Veteran GOP conservative who called for Nixon’s resignation now champions Trump impeachment inquiry: ‘It was a pure shakedown’
In March 1974 — when the Watergate scandal was getting worse and worse for President Richard Nixon — conservative Republican Slade Gorton called for Nixon’s resignation. Five months later, Gorton (who was serving as attorney general for Washington State at the time) got his wish: Nixon resigned in August 1974, and Vice President Gerald R. Ford was sworn in as president of the United States. Gorton is now 91, and he is once again in favor of an impeachment inquiry against a Republican president — only this time, it’s President Donald Trump.
Gorton discussed the House impeachment inquiry against Trump during an interview with the Seattle Times. Many Republicans in Congress are insisting that Trump did nothing wrong on July 25, when he tried to pressure Ukrainian President Volodymyr Zelensky into investigating former Vice President Joe Biden and his son Hunter Biden. But Gorton (who represented Washington State in the U.S. Senate in the 1980s and 1990s) strongly disagrees, joining House Speaker Nancy Pelosi and other Democrats in asserting that Trump seriously crossed the line by encouraging a foreign leader to investigate a political rival.
“I reached the conclusion that there are a dozen actions on this president’s part that warrant a vote of impeachment in the House,” Gorton told the Seattle Times’ Jim Brunner.
Trump’s defenders have maintained that there was no quid pro quo during the president’s interactions with Zelensky, and his detractors have stressed that there certainly was: military aid to Ukraine in exchange for looking for dirt on the Bidens. Gorton, clearly, is among the detractors.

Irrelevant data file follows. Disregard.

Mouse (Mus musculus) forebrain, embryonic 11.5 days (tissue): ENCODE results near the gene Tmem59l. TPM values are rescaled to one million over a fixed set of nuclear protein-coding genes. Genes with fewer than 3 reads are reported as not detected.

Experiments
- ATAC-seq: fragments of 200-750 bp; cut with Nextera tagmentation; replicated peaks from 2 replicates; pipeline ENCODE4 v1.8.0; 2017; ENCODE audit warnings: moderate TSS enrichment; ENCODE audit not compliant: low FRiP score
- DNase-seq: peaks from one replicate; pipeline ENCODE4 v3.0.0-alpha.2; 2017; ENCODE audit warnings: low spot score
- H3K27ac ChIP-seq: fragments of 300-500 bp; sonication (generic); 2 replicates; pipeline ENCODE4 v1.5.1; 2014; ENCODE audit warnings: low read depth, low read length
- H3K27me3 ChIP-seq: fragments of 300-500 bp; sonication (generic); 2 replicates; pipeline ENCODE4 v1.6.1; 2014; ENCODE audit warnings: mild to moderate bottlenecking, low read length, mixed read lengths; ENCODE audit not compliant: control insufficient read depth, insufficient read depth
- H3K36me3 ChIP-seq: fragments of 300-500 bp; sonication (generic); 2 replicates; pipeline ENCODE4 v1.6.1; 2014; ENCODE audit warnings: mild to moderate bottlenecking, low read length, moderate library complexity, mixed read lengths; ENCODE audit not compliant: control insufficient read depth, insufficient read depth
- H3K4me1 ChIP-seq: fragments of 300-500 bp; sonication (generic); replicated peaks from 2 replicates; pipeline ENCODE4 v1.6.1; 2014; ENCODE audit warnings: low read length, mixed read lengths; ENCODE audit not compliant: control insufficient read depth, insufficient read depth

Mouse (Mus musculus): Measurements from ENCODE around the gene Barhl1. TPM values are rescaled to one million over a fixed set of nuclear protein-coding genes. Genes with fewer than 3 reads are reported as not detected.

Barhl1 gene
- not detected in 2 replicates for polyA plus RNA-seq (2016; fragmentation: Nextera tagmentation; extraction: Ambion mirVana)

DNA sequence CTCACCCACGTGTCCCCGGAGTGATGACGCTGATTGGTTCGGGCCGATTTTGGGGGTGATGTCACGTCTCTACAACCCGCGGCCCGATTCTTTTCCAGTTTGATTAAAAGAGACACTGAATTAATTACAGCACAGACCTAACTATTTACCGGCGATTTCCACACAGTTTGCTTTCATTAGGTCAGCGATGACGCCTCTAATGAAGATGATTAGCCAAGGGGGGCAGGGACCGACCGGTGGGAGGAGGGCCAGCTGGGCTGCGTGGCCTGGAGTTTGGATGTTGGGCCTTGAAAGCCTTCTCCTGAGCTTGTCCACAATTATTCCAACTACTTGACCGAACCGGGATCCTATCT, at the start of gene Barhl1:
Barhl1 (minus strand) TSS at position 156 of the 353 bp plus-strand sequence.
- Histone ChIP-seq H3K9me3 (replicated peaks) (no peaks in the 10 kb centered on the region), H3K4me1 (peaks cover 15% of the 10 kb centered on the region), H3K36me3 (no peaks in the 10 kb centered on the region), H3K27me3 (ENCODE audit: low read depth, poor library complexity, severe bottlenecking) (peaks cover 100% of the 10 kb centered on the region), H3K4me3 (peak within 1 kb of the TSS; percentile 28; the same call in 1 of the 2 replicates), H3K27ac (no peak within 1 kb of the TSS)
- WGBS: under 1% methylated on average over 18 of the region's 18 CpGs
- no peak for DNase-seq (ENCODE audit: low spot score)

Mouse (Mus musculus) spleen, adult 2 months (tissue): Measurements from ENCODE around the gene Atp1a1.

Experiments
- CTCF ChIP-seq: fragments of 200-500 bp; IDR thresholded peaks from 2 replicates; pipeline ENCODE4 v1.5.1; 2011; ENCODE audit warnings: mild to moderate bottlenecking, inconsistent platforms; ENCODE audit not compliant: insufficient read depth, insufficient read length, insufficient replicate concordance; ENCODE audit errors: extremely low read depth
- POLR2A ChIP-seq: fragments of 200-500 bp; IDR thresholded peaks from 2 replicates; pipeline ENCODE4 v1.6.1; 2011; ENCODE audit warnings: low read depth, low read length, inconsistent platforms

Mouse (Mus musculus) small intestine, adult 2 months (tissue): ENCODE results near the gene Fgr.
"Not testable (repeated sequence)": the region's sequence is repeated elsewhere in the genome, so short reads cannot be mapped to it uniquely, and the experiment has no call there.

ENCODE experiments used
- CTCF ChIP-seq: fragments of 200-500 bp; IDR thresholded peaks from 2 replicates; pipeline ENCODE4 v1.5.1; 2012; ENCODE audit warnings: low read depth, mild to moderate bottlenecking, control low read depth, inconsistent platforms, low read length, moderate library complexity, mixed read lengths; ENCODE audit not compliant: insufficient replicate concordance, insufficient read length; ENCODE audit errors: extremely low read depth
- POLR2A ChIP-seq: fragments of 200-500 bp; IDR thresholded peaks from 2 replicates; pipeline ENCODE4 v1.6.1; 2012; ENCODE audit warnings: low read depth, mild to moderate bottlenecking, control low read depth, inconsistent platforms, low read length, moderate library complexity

The former U.S. senator told Brunner, “That poor president of the Ukraine, trying to keep an independent country…. and the president of the United States is holding up his money and his reputation and everything else. Of course, that was not an even negotiation by any stretch of the imagination. It was a pure shakedown.”
But while Gorton (who was the last Republican to represent Washington State in the U.S. Senate) is very much in favor of an impeachment inquiry, he hasn’t gone so far as to call for Trump to be removed from office. If Trump is indicted on articles of impeachment in the House, Gorton told Brunner, it will be up to the U.S. Senate to weigh their merits.
“Whether or not they (the impeachment charges) warrant conviction in the Senate is a different and more subjective question because you have to ask that question: how important is it? Is it enough to overturn the verdict of the voters in 2016?,” Gorton explained.
Trump is the fourth president in U.S. history to face an impeachment inquiry in the House. Democrats Bill Clinton and Andrew Johnson were impeached by the House but later acquitted by the Senate and served out the rest of their terms. Nixon, however, resigned before a Senate trial could come about.
Gorton was among the U.S. senators who, in early 1999, took part in Clinton’s Senate impeachment trial. The 91-year-old Republican told Brunner, “I said perjury, lying about sex — he did it, of course — was not sufficient to overturn the verdict of the voters, but obstruction of justice was. I’m not entirely sure I was right on the second count.”
Gorton served as attorney general of Washington State from 1969-1981. After that, he spent many years in the U.S. Senate but was voted out office when, in the 2000 election, he was narrowly defeated by Democrat Maria Cantwell.